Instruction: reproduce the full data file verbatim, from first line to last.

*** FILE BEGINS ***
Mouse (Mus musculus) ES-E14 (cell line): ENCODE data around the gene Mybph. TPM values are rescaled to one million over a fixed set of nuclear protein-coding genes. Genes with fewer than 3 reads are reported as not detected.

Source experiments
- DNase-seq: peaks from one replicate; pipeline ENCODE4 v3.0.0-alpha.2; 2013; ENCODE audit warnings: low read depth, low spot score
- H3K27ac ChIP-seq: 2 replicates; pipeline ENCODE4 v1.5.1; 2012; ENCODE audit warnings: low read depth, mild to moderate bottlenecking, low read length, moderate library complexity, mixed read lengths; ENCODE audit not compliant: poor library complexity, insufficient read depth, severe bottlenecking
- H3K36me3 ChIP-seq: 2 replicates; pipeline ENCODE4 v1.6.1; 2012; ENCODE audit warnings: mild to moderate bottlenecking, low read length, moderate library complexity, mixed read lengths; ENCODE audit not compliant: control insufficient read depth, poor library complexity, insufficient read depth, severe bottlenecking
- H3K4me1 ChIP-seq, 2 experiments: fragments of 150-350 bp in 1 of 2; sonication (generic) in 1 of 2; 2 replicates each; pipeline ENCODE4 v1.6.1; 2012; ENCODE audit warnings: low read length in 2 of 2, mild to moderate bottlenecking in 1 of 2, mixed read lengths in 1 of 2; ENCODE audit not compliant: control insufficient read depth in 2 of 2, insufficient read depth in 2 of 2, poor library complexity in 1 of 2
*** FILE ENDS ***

Mouse (Mus musculus) ES-E14 (cell line): ENCODE data around the gene Mybph. TPM values are rescaled to one million over a fixed set of nuclear protein-coding genes. Genes with fewer than 3 reads are reported as not detected.

Source experiments
- DNase-seq: peaks from one replicate; pipeline ENCODE4 v3.0.0-alpha.2; 2013; ENCODE audit warnings: low read depth, low spot score
- H3K27ac ChIP-seq: 2 replicates; pipeline ENCODE4 v1.5.1; 2012; ENCODE audit warnings: low read depth, mild to moderate bottlenecking, low read length, moderate library complexity, mixed read lengths; ENCODE audit not compliant: poor library complexity, insufficient read depth, severe bottlenecking
- H3K36me3 ChIP-seq: 2 replicates; pipeline ENCODE4 v1.6.1; 2012; ENCODE audit warnings: mild to moderate bottlenecking, low read length, moderate library complexity, mixed read lengths; ENCODE audit not compliant: control insufficient read depth, poor library complexity, insufficient read depth, severe bottlenecking
- H3K4me1 ChIP-seq, 2 experiments: fragments of 150-350 bp in 1 of 2; sonication (generic) in 1 of 2; 2 replicates each; pipeline ENCODE4 v1.6.1; 2012; ENCODE audit warnings: low read length in 2 of 2, mild to moderate bottlenecking in 1 of 2, mixed read lengths in 1 of 2; ENCODE audit not compliant: control insufficient read depth in 2 of 2, insufficient read depth in 2 of 2, poor library complexity in 1 of 2